Later this month Bethel’s annual J-Term Study Abroad fair will include a History course for the first time in a long time:
Starting January 2013 (and then odd-numbered years thereafter), Chris Gehrz and Sam Mulberry will be teaching HIS230L World War I on location, in four European countries whose citizens fought on the former Western Front. Further details will be available later this spring, but the course will roughly follow this schedule:
LONDON/OXFORD (8 days)
Key Sites/Experiences: Imperial War Museum, National Army Museum, Museum of London, Tate Britain or Tate Modern, the Cenotaph, Hyde Park Corner memorials, and St Paul’s Cathedral; seeing the play War Horse in the West End; plus a day trip to Oxford where we’ll tour sites associated with WWI participants/authors like Vera Brittain, J.R.R. Tolkien, or C.S. Lewis.
BELGIUM/NORTHERN FRANCE (2 days)
Key Sites/Experiences: a local guide will lead a tour of the Ypres, Vimy Ridge, and Somme battlefields, where we’ll walk through preserved and recreated trenches, visit British, Australian, Canadian, French, and German memorials and cemeteries, and experience “Last Post” in Ypres. Then we’ll also take in the American cemetery and memorial near Belleau en route to our next stop…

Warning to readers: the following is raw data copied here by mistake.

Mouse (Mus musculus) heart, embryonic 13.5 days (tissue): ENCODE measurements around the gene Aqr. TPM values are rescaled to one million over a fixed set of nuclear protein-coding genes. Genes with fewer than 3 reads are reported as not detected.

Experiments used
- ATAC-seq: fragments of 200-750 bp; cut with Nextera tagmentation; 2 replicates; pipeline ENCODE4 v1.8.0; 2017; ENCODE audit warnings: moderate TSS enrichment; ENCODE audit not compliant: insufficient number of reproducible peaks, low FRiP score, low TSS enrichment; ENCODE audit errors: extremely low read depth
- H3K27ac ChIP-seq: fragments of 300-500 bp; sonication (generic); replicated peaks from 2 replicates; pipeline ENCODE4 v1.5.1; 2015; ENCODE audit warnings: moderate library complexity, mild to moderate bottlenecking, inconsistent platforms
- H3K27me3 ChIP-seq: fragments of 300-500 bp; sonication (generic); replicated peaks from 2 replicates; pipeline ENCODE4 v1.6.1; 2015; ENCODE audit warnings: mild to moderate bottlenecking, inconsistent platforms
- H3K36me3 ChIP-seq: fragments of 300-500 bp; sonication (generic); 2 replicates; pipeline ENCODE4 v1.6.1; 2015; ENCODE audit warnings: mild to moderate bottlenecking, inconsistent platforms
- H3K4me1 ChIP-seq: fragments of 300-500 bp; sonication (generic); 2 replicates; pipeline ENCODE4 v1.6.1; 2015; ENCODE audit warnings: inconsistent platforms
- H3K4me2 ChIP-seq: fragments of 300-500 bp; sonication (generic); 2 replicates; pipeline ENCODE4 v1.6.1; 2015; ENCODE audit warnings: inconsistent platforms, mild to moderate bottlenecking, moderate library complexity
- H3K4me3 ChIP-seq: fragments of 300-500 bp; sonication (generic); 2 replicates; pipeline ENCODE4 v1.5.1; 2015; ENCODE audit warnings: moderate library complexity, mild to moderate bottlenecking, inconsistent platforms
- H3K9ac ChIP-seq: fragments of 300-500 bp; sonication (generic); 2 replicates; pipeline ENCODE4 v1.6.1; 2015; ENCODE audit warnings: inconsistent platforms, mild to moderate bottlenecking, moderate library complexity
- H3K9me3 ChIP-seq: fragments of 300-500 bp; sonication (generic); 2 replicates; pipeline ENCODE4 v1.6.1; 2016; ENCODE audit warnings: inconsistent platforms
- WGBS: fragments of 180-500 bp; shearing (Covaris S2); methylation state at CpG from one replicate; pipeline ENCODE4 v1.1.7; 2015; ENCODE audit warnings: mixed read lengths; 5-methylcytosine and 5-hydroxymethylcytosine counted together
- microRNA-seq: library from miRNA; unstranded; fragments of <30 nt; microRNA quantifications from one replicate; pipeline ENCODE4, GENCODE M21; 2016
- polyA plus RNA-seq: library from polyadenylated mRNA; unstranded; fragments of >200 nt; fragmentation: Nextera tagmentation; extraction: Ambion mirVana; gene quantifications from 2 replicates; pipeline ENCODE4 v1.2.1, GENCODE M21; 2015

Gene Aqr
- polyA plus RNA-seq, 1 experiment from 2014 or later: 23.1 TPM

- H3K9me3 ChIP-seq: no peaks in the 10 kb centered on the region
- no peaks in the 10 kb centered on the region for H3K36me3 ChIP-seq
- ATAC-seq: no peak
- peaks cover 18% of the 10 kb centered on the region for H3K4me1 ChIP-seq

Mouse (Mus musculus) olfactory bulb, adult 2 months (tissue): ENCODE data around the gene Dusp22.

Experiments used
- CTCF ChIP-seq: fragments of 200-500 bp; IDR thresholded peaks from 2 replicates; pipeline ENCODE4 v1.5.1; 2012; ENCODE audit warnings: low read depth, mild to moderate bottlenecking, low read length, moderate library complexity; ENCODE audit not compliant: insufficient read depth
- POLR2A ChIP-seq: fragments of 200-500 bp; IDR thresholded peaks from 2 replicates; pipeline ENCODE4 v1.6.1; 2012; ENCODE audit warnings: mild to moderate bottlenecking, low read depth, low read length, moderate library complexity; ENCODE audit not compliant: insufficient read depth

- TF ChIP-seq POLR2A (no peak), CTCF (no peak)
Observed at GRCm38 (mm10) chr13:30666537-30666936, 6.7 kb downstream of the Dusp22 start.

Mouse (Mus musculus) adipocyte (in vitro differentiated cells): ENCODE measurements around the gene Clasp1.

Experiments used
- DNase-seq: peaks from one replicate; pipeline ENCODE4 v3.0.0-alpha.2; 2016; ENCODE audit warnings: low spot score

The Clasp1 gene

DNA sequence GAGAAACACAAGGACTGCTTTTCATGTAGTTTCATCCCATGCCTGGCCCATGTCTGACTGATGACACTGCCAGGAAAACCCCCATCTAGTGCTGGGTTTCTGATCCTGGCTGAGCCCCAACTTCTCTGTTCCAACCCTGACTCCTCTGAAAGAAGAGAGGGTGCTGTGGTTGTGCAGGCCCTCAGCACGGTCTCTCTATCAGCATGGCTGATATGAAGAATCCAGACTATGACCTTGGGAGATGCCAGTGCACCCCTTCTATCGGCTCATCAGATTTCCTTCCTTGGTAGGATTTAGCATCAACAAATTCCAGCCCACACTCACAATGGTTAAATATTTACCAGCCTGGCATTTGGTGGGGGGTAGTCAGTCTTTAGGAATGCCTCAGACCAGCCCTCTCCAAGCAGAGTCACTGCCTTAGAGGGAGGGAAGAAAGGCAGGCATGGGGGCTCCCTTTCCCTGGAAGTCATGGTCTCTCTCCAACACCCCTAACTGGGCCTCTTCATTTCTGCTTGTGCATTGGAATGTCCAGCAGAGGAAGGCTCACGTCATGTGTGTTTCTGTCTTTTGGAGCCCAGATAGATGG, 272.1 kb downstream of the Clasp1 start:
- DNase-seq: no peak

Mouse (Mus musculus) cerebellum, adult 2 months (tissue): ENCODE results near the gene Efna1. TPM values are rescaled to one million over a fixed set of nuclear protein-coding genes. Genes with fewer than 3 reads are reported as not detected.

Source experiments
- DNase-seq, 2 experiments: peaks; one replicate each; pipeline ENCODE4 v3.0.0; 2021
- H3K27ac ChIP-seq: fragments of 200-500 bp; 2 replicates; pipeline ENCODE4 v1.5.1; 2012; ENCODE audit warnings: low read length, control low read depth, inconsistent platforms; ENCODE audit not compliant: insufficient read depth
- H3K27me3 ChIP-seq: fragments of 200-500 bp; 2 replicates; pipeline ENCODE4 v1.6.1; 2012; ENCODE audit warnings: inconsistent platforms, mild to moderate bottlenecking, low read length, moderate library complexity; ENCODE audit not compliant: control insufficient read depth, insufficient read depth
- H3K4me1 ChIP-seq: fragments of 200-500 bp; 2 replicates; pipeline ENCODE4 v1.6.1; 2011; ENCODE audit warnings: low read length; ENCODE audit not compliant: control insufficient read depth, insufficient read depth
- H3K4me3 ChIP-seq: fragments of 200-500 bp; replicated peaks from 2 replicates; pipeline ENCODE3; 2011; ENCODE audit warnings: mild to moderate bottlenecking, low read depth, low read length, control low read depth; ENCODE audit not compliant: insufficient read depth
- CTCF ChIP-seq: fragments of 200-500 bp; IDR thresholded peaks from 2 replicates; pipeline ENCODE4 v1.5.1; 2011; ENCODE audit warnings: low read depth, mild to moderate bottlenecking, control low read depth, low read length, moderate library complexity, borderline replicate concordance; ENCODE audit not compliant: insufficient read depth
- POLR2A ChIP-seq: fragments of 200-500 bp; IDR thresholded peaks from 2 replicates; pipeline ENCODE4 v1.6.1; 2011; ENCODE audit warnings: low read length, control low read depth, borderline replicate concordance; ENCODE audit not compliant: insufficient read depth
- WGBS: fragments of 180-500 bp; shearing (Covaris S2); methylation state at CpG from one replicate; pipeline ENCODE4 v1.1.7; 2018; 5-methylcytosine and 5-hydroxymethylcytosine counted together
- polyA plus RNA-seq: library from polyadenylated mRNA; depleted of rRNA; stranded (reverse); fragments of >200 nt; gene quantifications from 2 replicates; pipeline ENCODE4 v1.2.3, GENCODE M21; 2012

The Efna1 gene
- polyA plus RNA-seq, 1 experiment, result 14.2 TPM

PARIS (5 days)
Key Sites/Experiences: French army museum at Les Invalides, the Arc de Triomphe, Versailles (site of the peace conference that followed the war), Nôtre Dame, art museums (Louvre, Orsay, or Pompidou); plus an afternoon with members of France’s Armenian community and a lecture on the genocide that killed a million Armenians during the war, and a walking tour of Paris sites associated with Ernest Hemingway, Gertrude Stein, and other postwar expatriate authors and artists.
MUNICH (5 days)
To get a taste of what you might see on the trip, check out the video preview that Dr. Gehrz produced (mostly using photos and videos he shot during a scouting trip to Europe this past January) and posted on our new YouTube channel:
For more information, contact Prof. Gehrz.
(You can also check out a series of posts that Prof. Gehrz wrote on his personal blog last summer, in which he essentially thought aloud through each day of the course. Some of those links are embedded in this post.)
UPDATE: Only one spot remains and time is running out…